How to Butcher a Deer Front Shoulder * SECRET TENDER CUT *

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How to Butcher a Deer Front Shoulder

If you've ever butchered a deer before, then you know how awkward it can be. Tying a bowstring and taking down a four-footed animal that's running away isn't something that most people get a thrill out of doing. There's just so much blood, and it makes a messy business that typically requires a whole lot of cleanup time. If you want to cut down on the amount of blood that comes out when you butcher a deer, then you need to learn some tips from the pros.

Know The Anatomy

When you're getting ready to butcher a deer, you need to make sure that you know which parts you'll need to remove so that the animal doesn't suffer. First of all, you need to be sure that you've got the right animal. You can't use the wrong sized knife, for instance, or else you'll seriously hurt yourself. Your animal may be too fat for the knife that you have, and if that's the case, then you'll need to get a smaller one. The animal's weight and how much flesh you need to remove are also things to consider. You also need to be sure that you've got the right type of forest. When slaughtering an animal in a forest, you need to make sure that the forest is properly cleared of all trees and underbrush so that it's easy for you to see the animal and make the kill.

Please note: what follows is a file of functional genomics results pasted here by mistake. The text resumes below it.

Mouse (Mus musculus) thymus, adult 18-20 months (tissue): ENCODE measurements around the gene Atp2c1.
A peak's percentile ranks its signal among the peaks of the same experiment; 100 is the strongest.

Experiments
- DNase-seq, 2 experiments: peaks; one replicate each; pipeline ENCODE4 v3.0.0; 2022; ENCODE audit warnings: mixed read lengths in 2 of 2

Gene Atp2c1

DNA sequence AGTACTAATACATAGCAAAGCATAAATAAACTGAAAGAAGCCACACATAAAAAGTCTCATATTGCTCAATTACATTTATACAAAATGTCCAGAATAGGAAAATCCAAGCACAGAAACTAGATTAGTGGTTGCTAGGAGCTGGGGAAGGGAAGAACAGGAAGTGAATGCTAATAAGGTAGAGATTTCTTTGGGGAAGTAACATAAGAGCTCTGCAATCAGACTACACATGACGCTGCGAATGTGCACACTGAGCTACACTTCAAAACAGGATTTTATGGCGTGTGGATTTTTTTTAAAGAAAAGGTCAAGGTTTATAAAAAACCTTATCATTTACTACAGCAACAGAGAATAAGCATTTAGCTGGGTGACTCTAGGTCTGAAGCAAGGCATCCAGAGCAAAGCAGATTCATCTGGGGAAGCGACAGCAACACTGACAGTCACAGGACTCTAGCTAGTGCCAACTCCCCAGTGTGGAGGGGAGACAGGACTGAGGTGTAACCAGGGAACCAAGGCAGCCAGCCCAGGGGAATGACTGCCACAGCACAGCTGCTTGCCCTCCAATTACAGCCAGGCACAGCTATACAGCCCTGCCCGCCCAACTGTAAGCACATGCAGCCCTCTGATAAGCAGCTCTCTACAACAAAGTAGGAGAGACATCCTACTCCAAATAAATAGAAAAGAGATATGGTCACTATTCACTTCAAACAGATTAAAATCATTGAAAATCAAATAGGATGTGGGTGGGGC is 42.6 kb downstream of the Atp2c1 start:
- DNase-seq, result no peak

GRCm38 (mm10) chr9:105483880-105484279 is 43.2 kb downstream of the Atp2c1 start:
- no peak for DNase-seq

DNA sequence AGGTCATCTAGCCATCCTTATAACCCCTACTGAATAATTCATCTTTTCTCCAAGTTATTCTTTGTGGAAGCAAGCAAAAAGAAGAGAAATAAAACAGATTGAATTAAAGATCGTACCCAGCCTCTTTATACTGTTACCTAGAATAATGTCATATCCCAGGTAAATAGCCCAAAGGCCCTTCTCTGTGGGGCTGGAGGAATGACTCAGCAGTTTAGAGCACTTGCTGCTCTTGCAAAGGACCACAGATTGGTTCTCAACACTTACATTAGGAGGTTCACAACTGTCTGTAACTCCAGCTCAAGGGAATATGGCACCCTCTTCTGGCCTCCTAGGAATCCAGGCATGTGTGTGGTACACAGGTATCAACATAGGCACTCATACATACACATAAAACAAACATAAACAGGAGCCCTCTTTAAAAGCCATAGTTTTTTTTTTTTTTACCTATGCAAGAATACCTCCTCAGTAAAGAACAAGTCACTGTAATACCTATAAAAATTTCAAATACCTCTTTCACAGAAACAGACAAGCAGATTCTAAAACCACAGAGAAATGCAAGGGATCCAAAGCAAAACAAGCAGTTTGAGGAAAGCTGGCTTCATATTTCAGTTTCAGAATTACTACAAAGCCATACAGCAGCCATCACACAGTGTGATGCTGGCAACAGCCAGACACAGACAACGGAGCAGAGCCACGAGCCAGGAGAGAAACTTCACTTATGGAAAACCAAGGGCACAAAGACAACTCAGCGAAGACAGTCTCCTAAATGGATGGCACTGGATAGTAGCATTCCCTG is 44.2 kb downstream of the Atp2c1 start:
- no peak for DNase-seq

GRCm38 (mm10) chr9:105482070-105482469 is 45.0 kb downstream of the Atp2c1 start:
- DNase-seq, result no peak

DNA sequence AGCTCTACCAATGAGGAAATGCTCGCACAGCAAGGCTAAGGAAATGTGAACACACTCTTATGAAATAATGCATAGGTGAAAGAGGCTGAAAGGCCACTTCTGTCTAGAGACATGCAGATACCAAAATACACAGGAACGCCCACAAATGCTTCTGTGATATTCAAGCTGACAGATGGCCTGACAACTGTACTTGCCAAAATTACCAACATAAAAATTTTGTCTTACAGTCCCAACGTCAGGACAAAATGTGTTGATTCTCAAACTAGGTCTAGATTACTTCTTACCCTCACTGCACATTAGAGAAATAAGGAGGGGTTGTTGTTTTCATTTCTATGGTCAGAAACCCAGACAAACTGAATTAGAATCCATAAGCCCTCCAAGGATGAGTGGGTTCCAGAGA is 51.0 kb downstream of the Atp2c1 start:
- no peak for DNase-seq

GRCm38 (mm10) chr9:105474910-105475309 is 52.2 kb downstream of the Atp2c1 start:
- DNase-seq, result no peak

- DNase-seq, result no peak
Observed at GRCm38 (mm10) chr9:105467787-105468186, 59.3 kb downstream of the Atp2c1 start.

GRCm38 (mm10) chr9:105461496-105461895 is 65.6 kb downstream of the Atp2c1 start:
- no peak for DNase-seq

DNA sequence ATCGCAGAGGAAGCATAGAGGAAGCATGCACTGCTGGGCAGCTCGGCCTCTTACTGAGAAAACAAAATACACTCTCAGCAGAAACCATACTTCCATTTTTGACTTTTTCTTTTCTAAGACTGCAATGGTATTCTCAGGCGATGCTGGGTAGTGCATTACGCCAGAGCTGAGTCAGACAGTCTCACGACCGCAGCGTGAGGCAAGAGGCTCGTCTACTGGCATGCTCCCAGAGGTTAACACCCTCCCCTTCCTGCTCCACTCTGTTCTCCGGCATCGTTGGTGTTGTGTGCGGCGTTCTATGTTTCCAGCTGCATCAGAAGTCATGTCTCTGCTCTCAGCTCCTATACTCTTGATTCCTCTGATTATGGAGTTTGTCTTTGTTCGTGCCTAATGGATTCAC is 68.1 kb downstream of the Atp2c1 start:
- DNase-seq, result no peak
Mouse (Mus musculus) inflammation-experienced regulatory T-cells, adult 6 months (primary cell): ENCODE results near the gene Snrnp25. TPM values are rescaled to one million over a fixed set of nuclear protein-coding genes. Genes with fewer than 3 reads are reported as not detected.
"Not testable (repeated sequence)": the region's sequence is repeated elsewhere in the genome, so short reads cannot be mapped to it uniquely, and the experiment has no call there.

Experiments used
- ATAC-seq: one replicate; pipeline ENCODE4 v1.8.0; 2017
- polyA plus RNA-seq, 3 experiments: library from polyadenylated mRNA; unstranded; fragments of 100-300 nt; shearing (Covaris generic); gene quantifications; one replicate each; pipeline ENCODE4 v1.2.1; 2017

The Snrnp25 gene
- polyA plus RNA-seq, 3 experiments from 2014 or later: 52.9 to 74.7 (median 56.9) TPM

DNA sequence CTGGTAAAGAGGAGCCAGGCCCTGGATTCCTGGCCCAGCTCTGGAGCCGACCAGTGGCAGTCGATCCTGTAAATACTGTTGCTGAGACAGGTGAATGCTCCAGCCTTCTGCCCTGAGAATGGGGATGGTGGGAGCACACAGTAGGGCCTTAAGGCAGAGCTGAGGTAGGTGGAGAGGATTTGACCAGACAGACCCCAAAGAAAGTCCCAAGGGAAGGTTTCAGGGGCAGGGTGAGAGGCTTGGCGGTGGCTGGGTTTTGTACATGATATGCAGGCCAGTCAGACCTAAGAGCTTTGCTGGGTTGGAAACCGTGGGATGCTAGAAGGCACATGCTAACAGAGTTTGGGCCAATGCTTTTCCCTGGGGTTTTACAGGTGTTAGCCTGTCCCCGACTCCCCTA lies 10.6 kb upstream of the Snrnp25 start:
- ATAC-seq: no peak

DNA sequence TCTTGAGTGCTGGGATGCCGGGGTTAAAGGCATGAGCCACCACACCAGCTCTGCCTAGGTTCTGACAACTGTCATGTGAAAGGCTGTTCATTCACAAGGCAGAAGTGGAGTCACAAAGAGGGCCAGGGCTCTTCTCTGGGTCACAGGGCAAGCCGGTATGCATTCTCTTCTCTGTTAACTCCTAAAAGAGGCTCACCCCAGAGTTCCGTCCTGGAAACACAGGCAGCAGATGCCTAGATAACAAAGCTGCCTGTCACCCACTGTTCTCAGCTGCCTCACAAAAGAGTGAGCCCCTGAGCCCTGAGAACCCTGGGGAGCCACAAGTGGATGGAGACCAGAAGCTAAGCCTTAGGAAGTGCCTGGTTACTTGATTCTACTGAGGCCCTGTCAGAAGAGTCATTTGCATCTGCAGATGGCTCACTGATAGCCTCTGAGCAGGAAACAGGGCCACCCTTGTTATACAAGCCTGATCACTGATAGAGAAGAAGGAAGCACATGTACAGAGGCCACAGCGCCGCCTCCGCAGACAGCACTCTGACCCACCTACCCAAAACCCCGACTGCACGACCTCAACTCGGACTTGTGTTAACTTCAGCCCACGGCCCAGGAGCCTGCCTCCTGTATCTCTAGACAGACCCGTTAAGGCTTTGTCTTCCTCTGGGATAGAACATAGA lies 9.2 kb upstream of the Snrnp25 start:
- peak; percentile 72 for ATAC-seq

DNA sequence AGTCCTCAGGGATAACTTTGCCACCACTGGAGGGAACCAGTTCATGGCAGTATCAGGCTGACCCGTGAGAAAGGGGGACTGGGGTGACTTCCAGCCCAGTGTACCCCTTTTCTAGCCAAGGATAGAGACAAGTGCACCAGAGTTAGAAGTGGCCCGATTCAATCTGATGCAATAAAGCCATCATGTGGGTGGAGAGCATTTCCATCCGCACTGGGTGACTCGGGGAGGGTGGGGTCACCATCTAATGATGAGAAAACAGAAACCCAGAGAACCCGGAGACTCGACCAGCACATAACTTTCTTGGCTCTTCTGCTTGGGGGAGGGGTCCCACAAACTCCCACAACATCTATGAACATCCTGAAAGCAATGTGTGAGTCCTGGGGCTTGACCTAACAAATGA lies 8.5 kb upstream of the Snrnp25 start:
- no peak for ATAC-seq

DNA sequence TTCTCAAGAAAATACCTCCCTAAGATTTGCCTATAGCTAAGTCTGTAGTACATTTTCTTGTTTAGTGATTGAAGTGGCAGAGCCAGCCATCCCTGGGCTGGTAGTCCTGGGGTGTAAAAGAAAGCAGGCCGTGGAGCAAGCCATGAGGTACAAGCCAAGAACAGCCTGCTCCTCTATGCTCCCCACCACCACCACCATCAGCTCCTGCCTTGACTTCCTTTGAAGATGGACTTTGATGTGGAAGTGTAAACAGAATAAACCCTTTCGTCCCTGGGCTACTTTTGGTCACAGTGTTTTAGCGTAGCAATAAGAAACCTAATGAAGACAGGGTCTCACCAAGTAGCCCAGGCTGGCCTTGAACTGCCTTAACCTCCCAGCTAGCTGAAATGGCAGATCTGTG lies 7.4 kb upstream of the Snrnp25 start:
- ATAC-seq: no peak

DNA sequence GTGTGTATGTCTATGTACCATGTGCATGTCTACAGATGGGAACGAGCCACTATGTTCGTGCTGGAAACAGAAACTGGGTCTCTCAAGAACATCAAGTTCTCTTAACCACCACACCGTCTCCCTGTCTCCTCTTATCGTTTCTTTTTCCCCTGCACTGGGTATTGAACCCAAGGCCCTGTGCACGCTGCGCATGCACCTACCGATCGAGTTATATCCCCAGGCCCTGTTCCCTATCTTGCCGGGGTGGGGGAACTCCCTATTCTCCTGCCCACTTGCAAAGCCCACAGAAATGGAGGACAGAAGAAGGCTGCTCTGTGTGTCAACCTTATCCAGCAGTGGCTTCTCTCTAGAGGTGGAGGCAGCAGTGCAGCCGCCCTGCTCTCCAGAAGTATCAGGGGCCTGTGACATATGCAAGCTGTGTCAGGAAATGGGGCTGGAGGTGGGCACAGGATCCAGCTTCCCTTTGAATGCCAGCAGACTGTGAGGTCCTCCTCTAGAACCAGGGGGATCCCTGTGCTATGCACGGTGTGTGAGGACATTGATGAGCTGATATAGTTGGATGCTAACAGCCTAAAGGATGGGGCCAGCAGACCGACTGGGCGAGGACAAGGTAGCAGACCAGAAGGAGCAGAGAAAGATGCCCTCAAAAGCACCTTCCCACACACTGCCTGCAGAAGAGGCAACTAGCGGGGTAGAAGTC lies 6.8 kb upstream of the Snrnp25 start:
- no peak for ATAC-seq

Know The Timing

The best time for you to butcher a deer is between October and April. This is because the deer are at their leanest and most tender point during this time and can be easily manipulated by using your chosen method of slaughter. The other times of the year, the deer are more inclined to attack when threatened, making them less pliable. Another thing to keep in mind is that in the winter, the deer are more likely to resort to eating snow and ice, which can cause health problems if consumed in large quantities. So, if you're going to be butchering a deer, then try and do it during one of these four seasons.

Use What You Have